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Columns | Bob Bowman's East Texas

INVENTING THE
OILFIELD PUMPING UNIT

by Bob Bowman
Bob Bowman

Eighty-one years ago this spring, Walter W. Trout sat down with lunch with Ross Sterling, the president of Humble Oil and Refining Company and a future Texas governor.

From that luncheon came the impetus for the invention of the counterbalanced pumping unit -- the most visual piece of machinery in today's oilfields.

With the decline of the sawmill business in the l920s, Trout had traveled all over the oilfields seeking business for his company, Lufkin Foundry and Machine Company. He constantly heard complaints about the way oil was extracted from the earth.

With oil discoveries at Spindletop in 1901, Saratoga in 1902, Sour Lake in 1903, and Humble in 1905, oil had become a major industry in Texas. But the standard rig using a walking beam and sucker rods, had not changed since oil was discovered in the 1800s.

During their conversations, Sterling described to Trout an experiment his company's engineers were conducting in an Orange oilfield. He challenged Trout to build a worm-geared apparatus for pumping oil.

As a result, Trout's company built the first gear-enclosed oilfield pumping unit and installed it on a Humble well at Goose Creek, now known as Baytown. But the units did not stand up as well as Trout wanted. They were often too small to handle large amounts of water, resulting in failed gears and cracked shafts.

But Trout didn't give up. W. L. Todd of Standard Oil said he liked the geared unit but would not purchase it until some type of counter-balancing was developed.

During another lunch with Todd in mid-1925, Trout made pencil sketches of his counter-balancing ideas. Using his sketches, the company's shop crews experimented with rotating counter-balancing ideas. In August of 1925, they came up with a unit Trout liked. It was installed in Humble's Hull, Texas, field, where it worked to everyonešs satisfaction.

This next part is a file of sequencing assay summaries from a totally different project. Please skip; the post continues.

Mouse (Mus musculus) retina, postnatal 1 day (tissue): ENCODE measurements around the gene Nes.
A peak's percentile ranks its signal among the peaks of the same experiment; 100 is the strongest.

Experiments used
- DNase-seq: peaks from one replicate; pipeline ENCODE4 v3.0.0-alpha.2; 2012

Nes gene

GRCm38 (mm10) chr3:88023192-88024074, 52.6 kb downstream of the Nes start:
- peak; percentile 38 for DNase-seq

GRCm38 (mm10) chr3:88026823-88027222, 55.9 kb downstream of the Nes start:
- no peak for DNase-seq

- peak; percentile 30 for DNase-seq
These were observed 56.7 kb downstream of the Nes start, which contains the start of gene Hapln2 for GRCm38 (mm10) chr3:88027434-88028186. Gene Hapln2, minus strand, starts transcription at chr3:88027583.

Trout later wrote: "The well was perfectly balanced, but even with this result, it was such a funny looking, odd thing that it was subject to ridicule and criticism, and it took a long time, nearly a year, before we could convince many the idea was a good one."

The design patented by Trout in 1926 led to decades of dominance by Lufkin in the manufacture of the unique pumping unit, now the standard throughout the world.

Oil rig in Kermit sandstorm
Pumping Unit aka "Pumpjack" in a West Texas sandstorm
Photo Courtesy Charlene Beatty Beauchamp
Pumping units made by today's Lufkin Industries, Inc. have found their way into history.

In 1942 a Japanese submarine sneaked along the California coast and fired two torpedoes at the Ellwood oil field. The only casualty was a Lufkin pumping unit. It was the only war damage inflicted on American soil.

A Lufkin-made air-balanced unit was used by the Atomic Energy Commission in 1971 to pump water from a cavity holding a nuclear device 6,000 feet below Alaska's surface. Weighing 80,000 pounds, it was the largest pumping unit in the world.

Another Lufkin unit was set up on the rim of the Grand Canyon to pump water from the river below to the rim as part of an effort to relocate an Indian settlement on the canyon floor.

In 1976, another Lufkin pumping unit found its way into the Smithsonian Institute in Washington as part of a bicentennial exhibit. Other Lufkin pumping units have found their way into Odessa's Permian Basin Museum, the East Texas Oil Museum at Kilgore, and Shreveport's Sci-Port museum.
Š Bob Bowman
All Things Historical
January 18-24, 2004 column
A syndicated column in over 40 East Texas newspapers
(All Things Historical is a service of the East Texas Historical Association. Bob Bowman is the author of 30 books on East Texas and a former president of the association.)

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